"The drb sustains a level of commentary on Irish and international matters that no other journal in Ireland and few elsewhere can reach. It deserves all the support that can be given it." X
Space to Think, a new book celebrating ten years of the Dublin Review of Books More Information 

    Captured By Light

    Catherine Marshall
    Captured By Light
    Stained glass is a difficult medium to make one’s living in. Even in wartime, when Wilhelmina Geddes received many commissions for memorial windows, her work was frustrated by the scarcity of lead, which was also needed for bullets and coffins.

    The Great Incendiary

    Tom Wall
    The Great Incendiary
    A new study of James Larkin takes some of the shine off his reputation; still, plaster saints are no longer in vogue. Big Jim’s vision was fundamentally moral. His gift to workers will be remembered and he can afford to be taken down a peg or two and still tower above.

    Down Among the Dead Men

    John Fleming
    You cannot understand an old city if you are not tuned to the cacophony of tenancy claims that greet you in stairwells as you trudge up to a fifth-floor flat. You are dead inside if you do not heed the joyous calls from beyond the grave of deceased residents.

    A Larkinite In Power

    Barry Desmond
    Frank Cluskey had some very considerable achievements to his credit as a Labour Party minister in coalition governments, but he found himself at odds with many in his party, in particular over attitudes to the violence that was then beginning to unfold in the North.

    Curation Once Again

    John Fanning
    The current vogue for the term curation arose in tandem with the conceptual art movement, where the idea or concept of art took precedence over the traditional aesthetic, but accelerated in the 1990s when the boundaries between big art, big business and big data began to erode.

    War in Words

    Carlo Gébler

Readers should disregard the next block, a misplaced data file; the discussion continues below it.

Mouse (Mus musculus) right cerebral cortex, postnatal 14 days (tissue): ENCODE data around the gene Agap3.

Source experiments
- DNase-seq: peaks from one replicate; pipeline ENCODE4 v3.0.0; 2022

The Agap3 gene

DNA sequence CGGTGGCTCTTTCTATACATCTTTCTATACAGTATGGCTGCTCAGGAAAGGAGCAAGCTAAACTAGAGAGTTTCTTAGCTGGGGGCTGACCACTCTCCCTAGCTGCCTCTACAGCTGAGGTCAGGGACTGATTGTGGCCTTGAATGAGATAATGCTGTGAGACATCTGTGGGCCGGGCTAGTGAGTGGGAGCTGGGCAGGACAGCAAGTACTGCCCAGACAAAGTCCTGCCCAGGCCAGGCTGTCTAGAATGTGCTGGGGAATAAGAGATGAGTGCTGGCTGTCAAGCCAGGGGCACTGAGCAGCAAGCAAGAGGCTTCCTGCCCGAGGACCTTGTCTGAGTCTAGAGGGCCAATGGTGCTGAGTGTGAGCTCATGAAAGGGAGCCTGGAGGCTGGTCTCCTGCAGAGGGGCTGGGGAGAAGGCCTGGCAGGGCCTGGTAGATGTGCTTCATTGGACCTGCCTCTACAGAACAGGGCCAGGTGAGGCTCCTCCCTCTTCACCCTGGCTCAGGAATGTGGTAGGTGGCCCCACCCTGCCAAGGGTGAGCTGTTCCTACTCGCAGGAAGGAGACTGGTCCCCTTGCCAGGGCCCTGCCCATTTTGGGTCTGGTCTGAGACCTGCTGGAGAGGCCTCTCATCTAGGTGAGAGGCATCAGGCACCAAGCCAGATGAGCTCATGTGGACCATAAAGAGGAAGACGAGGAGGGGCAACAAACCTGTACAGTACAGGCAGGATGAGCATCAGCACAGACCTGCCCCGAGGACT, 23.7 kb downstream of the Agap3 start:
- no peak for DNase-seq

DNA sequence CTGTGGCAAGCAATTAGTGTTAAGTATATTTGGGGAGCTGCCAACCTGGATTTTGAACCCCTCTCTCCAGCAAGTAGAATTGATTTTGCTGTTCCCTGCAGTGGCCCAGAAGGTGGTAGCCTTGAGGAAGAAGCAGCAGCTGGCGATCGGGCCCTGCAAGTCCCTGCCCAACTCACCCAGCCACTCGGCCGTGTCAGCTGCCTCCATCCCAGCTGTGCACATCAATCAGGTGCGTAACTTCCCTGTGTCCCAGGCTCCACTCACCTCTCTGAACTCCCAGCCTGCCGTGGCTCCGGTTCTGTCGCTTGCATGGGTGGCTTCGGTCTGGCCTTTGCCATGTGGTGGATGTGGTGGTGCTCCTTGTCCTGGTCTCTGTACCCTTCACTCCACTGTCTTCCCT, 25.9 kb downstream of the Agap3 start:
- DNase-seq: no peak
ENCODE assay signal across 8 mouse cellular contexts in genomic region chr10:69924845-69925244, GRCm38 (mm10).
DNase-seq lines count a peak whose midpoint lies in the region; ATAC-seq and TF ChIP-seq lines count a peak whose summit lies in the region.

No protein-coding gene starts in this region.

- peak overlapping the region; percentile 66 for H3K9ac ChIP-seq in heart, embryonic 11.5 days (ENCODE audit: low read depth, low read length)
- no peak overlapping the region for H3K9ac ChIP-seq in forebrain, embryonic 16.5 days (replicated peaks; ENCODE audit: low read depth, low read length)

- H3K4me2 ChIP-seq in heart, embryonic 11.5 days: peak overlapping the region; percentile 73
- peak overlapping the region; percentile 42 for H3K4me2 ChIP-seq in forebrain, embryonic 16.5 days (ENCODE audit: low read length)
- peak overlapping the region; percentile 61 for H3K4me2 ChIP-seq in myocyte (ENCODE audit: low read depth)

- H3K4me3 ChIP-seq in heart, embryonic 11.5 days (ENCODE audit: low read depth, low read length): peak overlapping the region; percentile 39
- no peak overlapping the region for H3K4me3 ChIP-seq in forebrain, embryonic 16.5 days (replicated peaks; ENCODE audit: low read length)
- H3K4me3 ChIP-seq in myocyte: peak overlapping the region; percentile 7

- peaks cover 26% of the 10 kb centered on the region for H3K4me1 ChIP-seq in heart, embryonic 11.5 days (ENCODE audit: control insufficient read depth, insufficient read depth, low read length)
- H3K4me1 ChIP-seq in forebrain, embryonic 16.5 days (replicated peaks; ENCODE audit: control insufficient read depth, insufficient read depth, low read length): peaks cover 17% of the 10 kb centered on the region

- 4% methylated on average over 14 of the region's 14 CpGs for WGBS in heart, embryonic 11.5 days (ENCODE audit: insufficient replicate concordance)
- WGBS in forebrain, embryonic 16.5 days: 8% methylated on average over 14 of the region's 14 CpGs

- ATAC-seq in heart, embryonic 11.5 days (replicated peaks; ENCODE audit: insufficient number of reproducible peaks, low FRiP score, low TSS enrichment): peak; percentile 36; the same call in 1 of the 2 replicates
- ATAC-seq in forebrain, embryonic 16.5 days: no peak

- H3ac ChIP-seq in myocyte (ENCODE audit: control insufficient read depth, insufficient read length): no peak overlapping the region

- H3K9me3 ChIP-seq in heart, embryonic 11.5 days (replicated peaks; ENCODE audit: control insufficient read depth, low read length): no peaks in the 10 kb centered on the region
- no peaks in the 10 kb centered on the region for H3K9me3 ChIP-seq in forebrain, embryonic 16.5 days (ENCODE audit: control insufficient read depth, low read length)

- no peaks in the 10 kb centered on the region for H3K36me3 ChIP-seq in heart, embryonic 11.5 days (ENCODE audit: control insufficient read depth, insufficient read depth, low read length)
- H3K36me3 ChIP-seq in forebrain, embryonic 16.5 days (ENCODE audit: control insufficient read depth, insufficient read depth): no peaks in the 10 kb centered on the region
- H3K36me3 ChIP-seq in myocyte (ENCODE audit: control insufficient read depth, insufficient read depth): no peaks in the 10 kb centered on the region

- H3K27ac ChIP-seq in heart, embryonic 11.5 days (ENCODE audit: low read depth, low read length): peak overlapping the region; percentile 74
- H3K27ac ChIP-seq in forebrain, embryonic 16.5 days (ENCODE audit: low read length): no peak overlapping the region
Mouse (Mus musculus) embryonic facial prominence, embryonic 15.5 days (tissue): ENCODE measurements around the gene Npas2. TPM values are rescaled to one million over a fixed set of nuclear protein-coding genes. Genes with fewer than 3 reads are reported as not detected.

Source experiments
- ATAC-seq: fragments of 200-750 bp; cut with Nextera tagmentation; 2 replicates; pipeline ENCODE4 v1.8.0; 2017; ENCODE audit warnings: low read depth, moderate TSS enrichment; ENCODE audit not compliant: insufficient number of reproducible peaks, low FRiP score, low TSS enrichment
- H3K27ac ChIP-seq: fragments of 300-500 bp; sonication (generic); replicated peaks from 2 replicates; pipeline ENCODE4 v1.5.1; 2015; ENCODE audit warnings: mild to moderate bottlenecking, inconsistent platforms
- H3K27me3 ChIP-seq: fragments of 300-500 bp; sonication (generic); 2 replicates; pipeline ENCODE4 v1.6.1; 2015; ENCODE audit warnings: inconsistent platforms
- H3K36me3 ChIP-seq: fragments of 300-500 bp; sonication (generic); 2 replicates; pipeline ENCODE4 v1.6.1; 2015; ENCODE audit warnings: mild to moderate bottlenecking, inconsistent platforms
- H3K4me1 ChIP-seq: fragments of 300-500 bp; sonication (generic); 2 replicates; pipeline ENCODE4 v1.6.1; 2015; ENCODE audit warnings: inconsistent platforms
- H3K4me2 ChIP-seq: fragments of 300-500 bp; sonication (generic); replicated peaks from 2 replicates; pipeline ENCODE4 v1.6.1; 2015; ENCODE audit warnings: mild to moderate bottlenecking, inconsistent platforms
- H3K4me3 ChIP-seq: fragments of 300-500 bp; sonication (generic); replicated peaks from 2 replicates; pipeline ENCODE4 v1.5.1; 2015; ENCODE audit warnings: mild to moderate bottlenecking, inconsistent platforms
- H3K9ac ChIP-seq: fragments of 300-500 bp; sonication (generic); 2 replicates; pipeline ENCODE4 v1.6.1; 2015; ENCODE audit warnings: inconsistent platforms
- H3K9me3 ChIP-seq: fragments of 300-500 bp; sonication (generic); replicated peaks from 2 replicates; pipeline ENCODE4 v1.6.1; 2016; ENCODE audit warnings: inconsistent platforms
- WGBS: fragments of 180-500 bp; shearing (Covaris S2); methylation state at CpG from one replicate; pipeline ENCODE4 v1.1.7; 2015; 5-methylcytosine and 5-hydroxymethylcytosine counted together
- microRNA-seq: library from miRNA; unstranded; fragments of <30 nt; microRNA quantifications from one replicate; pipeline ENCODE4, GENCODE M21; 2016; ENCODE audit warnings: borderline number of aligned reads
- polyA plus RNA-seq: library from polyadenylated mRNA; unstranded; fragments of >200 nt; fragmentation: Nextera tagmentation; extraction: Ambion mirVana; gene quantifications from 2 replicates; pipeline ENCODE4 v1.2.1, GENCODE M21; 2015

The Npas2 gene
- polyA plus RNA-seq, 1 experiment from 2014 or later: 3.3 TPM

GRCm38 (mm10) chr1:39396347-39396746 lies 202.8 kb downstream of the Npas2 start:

And by wars what he had in mind, Gerald Dawe went on to explain, were not only those that one might expect Irish poets to write about (“the Easter Rising, the War of Independence, and the civil war in Ireland”) but those other twentieth century wars, including the Great War, the Spanish Civil War and the Second World War.

    The King’s Man

    Graham Price
    During the reign of Elizabeth, Shakespeare had concentrated on English political history, but following the accession of the Scottish King James and the Gunpowder Plot, the strife and politics of Britain as a whole would become the focus of Shakespearian drama.

    Kafka on Thames

    Adrian Hardiman
    The injustice done to British broadcaster Paul Gambaccini as part of the Yewtree investigation leads one to wonder if the presumption of innocence can survive in a legal system which permits the police and media to destroy a person’s reputation in advance of any trial.

    King Cotton

    Mary Jones
    Three elements - imperial expansion, expropriation, and slavery - became central to the forging of a new global economic order that eventually led to the emergence of capitalism. And the story of the development of cotton perfectly illustrates the stages of this process.

    The Thing Itself

    Peter Sirr
    Harvard told Helen Vendler they didn’t want her – or any woman – teaching there. Later, having established a foothold in academia, she settled on two guiding principles: first that her subject was to be poetry and second that she wanted to be a critic rather than a scholar.

    Rebellious Spirit

    Mary Rose Doorly
    When Charlotte Brontë looked into the mirror she saw nothing but flaws. But this sense of not being attractive was to goad her into a fierce assertion of independence and eventually to the creation of a heroine ‘as small and plain as myself’ whose name remains with us today.

    The Undead

    Terence Killeen
    A new study of Joyce is based on the idea that because of the retarded nature of Irish modernisation and its colonial status, communal belief in ghosts and the spirit world persisted, whereas elsewhere such beliefs were banished to the sphere of the subjective.

    A Book of Two Halves

    Andy Pollak
    A new history of sport in Ireland impresses with its meticulous research and its account of the historical origins and the momentous developments of the nineteenth century but somewhat runs out of steam and loses direction as we approach the present day.

    Muscular Christians

    Martin Henry
    The intellectualism of early Protestantism is hard to overestimate. It was bred in the universities and was a practice in which constant struggle, intellectual and spiritual, was central. A consequence was that it seemed to have little enough time for the unlettered.